You are here: Home - News -

German court rules in favour of mis-led borrowers

by:
  • 23/04/2002
  • 0
The German Federal Court has ruled to allow people to annul mortgages they have bought from doorstep...

The German Federal Court has ruled to allow people to annul mortgages they have bought from doorstep salesmen, and reclaim paid interest.

The sales practice was common in the former East Germany shortly after reunification and consumers were allowed to back out of unsolicited deals made on the doorstep if they were not tied to property.

German consumer groups had taken the case to the European Court of Justice, claiming the exception was unfair. The European Court ruled in their favour, and now the German court has agreed and ruled there is no time limit on pulling out of the deals.

Piers Brown, an analyst at Commerzbank Securities, said: ‘As it stands, there is a facility to cancel the loan agreement ‘ the customer pays back the principal and the bank pays back the interest paid. The point is that it doesn’t necessarily make sense to do that. Clients would still need to finance their property and get another mortgage. There was nothing wrong with the mortgages, it was that not all the banks made the customer aware there was a cooling off period. Also when the mortgage was started, the value assessments of the properties were in many cases far too high.’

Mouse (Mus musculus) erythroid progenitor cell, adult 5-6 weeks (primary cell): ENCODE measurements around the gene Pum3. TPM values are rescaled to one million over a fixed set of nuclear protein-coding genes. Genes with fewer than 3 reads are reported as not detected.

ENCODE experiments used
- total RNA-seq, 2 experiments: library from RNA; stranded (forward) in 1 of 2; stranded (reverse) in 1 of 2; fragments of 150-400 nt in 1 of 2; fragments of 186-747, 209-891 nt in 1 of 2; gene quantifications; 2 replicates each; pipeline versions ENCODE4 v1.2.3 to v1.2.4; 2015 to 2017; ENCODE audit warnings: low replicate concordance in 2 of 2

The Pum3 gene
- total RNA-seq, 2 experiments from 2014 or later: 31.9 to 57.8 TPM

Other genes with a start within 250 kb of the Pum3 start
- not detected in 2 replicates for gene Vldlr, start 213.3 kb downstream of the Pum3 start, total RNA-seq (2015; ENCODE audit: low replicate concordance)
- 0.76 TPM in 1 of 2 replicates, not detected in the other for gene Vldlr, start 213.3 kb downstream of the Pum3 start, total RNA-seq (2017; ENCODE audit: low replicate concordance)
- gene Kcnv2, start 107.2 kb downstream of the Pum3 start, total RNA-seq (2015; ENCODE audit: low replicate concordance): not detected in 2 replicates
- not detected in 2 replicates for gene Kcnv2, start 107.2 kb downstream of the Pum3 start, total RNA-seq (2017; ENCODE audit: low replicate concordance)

The bank most affected by this decision, HVB, is Germany’s second-largest bank. With an estimated £8bn exposure in doorstep mortgages, HVB saw its share price fall by 3.7% on the news.


Tags

There are 0 Comment(s)

You may also be interested in

Read previous post:
Credit reference agencies are to appeal controversial court ruling

Credit agencies are struggling to obtain client details from the electoral roll

Close